So, you’ve got the message. Your recruitment agency is a lot more resilient and attractive to investors if it has a serious temp/contract capability.
Interestingly, about 75% of start-up recruitment firms start – and stay – largely perm placement oriented.
And I’d like to suggest that it’s no coincidence that 90% of recruitment firms stay with fewer than 10 employees.
If you are a perm recruiter, starting up on your own looks really attractive. Your costs are relatively low (as long as you are sensible), you can trade on your network and the placement fees look great.
Except… perm recruitment does not provide a sustainable income. Even with exclusive job orders, your client or candidate can withdraw.
It’s hard to grow because the dial goes back to zero every month. And when things go wrong, they go wrong really quickly. Just look at how permanent jobs have dried up overnight in most sectors since CV-19 started to spread.
I hope I don’t need to rehearse the arguments for having a strong temp/contract offering in your business. We should all know that it:
a) Makes you more attractive to potential acquirers and investors
b) Provides a sustainable income, often visible for 12 months, which continues even if a recruiter leaves
c) Allows you to budget and plan
d) In the medium term, produces more profit per head of staff than perm business
e) Is not at the mercy of demands for refunds in circumstances (capricious clients and candidates, anyone?) beyond your control
So why don’t more business owner’s start-up as temp/contract businesses? And what mistakes do they often make?
Here are my seven big mistakes you must avoid, whatever your market sector.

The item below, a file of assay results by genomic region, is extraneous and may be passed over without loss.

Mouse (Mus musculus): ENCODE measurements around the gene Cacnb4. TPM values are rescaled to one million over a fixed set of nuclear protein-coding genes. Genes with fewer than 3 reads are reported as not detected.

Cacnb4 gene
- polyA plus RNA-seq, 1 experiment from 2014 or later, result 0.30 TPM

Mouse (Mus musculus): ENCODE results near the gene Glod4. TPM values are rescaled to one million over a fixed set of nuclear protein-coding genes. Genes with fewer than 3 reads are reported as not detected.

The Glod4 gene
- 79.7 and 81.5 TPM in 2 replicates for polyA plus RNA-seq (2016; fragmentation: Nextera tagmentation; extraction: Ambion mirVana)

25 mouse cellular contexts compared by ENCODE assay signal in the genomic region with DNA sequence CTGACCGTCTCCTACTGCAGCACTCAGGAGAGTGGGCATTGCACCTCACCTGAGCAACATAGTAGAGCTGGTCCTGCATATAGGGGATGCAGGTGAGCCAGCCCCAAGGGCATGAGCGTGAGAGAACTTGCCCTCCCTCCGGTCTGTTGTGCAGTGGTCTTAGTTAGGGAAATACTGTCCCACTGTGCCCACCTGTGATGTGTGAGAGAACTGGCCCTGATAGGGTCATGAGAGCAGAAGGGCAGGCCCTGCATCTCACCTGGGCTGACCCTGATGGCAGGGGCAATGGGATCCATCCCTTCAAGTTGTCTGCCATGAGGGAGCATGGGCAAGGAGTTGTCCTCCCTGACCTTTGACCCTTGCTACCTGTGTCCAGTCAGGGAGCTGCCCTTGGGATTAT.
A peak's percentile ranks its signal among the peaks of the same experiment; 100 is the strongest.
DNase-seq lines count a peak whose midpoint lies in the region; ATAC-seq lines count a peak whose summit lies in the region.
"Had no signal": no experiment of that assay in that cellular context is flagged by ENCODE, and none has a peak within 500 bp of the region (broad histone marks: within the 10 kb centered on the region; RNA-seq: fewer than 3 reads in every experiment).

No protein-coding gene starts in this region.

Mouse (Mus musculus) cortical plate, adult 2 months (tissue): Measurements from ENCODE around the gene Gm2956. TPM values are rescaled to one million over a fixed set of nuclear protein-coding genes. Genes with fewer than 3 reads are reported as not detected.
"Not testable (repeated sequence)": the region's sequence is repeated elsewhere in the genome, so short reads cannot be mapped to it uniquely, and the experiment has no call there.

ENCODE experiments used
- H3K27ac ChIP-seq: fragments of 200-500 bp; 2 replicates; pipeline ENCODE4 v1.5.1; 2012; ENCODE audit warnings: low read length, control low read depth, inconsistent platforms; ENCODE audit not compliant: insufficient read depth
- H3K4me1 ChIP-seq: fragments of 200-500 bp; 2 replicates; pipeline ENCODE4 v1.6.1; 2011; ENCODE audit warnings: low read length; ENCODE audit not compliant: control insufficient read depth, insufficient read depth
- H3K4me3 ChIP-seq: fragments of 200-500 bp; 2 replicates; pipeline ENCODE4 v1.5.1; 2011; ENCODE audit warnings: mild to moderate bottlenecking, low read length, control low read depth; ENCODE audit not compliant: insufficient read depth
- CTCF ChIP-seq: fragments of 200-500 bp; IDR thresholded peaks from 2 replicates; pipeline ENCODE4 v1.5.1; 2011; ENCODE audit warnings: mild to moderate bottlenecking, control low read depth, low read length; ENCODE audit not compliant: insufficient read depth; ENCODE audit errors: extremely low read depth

1. It’s too complicated.
Yes, it is more complex than permanent recruitment. But it accounts for 91% of the revenues in the UK recruitment industry, so it’s worth it.
If you don’t do it, you are leaving a door open to your competitors to offer both services to your clients and push you out. And end-hirers really can’t do it themselves.
2. The need for finance.
Right from the off, a temp business really needs a finance facility. And – although it has probably never been easier to get funding for such businesses, the finance-provider does want to do due diligence.
I’m afraid to say that a lot of recruiters refuse to accept this and prefer to see what they can get away with, “winging it” in regard to paying workers.
So they can’t plan, and they can’t expand.
3. Leader snobbery.
This has certainly diminished, but there is a surprising snobbery among some recruiters about temporary workers and desks. They feel that these appointments are not as strategically significant as their perm placements, or that there is less skill involved in dealing with the psychology of the placement.
So they put less-experienced people on these desks. And some business leaders side-line it. This leaves them at the mercy of second-hand market information from their staff.
It is difficult to challenge self-limiting beliefs like “There’s no-one available” if you have no feel for the market at all yourself.
4. Work arounds.
By which I mean business leaders who tell themselves: Yes, we know that –
- our contracts are out of date
- we haven’t got opt-out notices